W3 Consortium                                                Rohit Khare
WORKING DRAFT                                        W3 Consortium / MIT
Expires: May 22, 1996                                  November 22, 1995

PEP: An Extension Mechanism for HTTP

Status of this document

This is a W3C Working Draft for review by W3C members and other interested parties. It is a draft document and may be updated, replaced or obsoleted by other documents at any time. It is inappropriate to use W3C Working Drafts as reference material or to cite them as other than "work in progress". A list of current W3C tech reports can be found at: http://www.w3.org/pub/WWW/TR/

Note: since working drafts are subject to frequent change, you are advised to reference the above URL, rather than the URLs for working drafts themselves.

Table of Contents

  1. Abstract

  2. Motivation

  3. Concepts

    1. PEP Architecture

      1. Naming

      2. Addressing

      3. Negotiation

      4. Processing

    2. Terminology

  4. Operation

    1. Scenarios

    2. Interpretation

    3. Negotiation

    4. Relay Operation

    5. Origin Operation

    6. Deployment Issues

      1. Relationship to HTTP/1.1

  5. Notation

    1. Header Fields

    2. Content Codings

    3. Status Codes

  6. Usage

  7. Security Considerations

    1. Information Leakage

    2. Trusting PEP Headers

    3. Protocol Interaction Effects

    4. Protocol Substitution Effects

    5. Negotiation Scope

  8. Development Path

  9. Acknowledgements

  10. References

  11. Author's Address

1. Abstract

PEP is a system for HTTP clients, server, and proxies to reliably reason about custom extensions to HTTP. Traditionally, mutually informed HTTP agents could offer extended behavior by adding new message headers. PEP has features for standardizing scope, strength, and ordering of such extensions. PEP also offers an extensible negotiation framework.

2. Motivation

HTTP messages, like most applications of RFC 822 [5], can be extended with additional header fields. However, this provides no guidance to HTTP agents on whether to strip the header, or to act on a header, and if acted upon, in what order, and so on. Furthermore, multiple extensions may use conflicting header fields.

``Protocol extensions'' are a higher-level abstraction. They can specify any associated header lines and also provide guidance on each of the above features. PEP is an extension protocol for HTTP that captures such information about protocol extensions (hence `PEP': Protocol Extension Protocol).

Using PEP , HTTP agents can interoperate correctly with unknown protocol extensions and also negotiate a set of common protocol extensions. PEP brings to HTTP the extensibility lessons learned from ESMTP (extension naming) [11,13], IPv6 (unknown-option disposition) [6], and Telnet (option negotiation) [14].

3. Concepts

PEP is a tool for deploying applications which can be superimposed on HTTP transactions. PEP provides certain core features -- naming, addressing, negotiation, and processing -- on top of standard HTTP/1.x.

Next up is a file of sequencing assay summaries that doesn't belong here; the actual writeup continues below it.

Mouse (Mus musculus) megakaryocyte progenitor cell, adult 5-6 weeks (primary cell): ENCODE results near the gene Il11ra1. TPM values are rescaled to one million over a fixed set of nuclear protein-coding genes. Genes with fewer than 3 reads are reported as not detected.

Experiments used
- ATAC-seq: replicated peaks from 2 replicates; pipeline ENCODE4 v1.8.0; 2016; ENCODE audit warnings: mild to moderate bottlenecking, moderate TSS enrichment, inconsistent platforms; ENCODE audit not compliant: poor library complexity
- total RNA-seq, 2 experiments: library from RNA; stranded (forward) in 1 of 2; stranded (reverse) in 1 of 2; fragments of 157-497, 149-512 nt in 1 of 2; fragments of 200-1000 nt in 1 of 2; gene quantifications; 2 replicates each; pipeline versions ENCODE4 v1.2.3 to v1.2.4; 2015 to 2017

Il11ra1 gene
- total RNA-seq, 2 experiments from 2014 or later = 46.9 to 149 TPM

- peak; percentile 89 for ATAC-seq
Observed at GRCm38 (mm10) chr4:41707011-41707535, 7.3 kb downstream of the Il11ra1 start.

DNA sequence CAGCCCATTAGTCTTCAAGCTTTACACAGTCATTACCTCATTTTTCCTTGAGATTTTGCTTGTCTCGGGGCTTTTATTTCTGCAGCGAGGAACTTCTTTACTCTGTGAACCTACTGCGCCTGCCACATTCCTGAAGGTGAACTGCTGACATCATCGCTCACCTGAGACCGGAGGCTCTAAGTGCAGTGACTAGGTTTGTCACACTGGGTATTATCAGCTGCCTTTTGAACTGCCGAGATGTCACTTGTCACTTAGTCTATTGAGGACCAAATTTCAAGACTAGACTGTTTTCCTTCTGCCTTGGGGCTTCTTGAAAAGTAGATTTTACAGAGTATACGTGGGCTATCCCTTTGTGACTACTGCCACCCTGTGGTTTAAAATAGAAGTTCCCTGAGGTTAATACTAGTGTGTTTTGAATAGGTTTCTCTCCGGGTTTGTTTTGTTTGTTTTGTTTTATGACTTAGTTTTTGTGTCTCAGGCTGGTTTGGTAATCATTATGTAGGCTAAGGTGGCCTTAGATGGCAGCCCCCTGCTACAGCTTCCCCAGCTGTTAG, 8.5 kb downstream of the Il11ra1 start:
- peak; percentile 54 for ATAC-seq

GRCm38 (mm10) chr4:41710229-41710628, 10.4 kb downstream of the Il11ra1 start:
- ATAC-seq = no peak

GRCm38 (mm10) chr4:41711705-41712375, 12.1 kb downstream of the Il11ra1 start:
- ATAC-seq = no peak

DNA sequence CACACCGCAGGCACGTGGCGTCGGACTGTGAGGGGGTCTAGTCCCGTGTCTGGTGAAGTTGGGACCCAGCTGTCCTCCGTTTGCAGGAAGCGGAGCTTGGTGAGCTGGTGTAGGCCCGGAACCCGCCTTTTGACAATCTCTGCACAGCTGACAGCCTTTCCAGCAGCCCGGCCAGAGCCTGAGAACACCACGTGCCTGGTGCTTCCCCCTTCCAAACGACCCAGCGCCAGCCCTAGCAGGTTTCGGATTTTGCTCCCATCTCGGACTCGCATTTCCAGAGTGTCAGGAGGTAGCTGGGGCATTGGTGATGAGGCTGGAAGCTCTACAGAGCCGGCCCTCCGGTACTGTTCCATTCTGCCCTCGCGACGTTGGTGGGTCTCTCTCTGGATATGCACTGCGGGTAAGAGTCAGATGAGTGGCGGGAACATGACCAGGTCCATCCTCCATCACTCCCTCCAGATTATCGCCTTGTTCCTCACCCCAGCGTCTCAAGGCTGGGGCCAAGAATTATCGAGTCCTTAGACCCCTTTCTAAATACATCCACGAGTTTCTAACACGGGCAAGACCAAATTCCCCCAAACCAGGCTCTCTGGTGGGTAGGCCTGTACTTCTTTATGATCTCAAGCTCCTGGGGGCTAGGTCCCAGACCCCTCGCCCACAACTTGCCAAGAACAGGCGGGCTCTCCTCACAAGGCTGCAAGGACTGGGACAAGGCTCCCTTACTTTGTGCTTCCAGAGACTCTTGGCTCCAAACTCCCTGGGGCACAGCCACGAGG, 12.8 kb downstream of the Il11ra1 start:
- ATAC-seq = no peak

First, though, a brief introduction to the headers of PEP for HTTP/1.x. PEP uses the Protocol: and Accept-Protocol: headers to indicate which protocol extensions the current message conforms to and which are available for subsequent messages, respectively.

The Protocol: header indicates that an HTTP agent is acting in accordance with the named protocol extension in constructing the message, and the receiver (according to the strength and scope of the header), may be required to understand the same protocol, or report an error.


The Accept-Protocol: header indicates that an HTTP agent can act in accordance with the named protocol extension, and the receiver (according to the strength and scope of the header), may be required to employ the same protocol, or report an error.

In many cases, a protocol-extension corresponds to a software module: the "rot13" protocol is an agreement to shift all characters by 13 positions. Applying several protocols, in order, corresponds to a pipeline. To order each stage, PEP reuses a third header, Content-Encoding:.

3.1 PEP Architecture

The PEP architecture provides the key elements for reliably extending the HTTP protocol between agents. Section 4, Operation, discusses how these facilities modify agent behavior in more detail.

Note that the PEP architecture is completely symmetric; none of the features below distinguishes between ``client'' and ``server''.

3.1.1 Naming

PEP is required to identify protocol-extensions in two contexts: describing a message which employs a protocol, and in describing an offer to use a protocol. The identification process is separated into two parts: a protocol name, and a configuration that describes how the protocol is being used.

The protocol name is a pointer to a specification of the protocol itself: either a full URI, or a registered name. This takes the thinking of ESMTP [11] -- to encouraging proliferation of standardized, named extensions -- one step further, by using the web to dynamically register names.

A protocol specification, in addition to the ``usual'' material defining the meaning and structure of its payload, can also specify well-known parameters that specify how the protocol is being used (e.g. modes, sizes, etc). PEP identifies protocol extensions by combining the name and the parameters.

3.1.2 Addressing

While HTTP is a host-to-host protocol, an HTTP transaction is not; it may be routed through proxies, caches, or gateways. PEP is required to offer a way to select which agents are involved in processing each protocol instance or offer.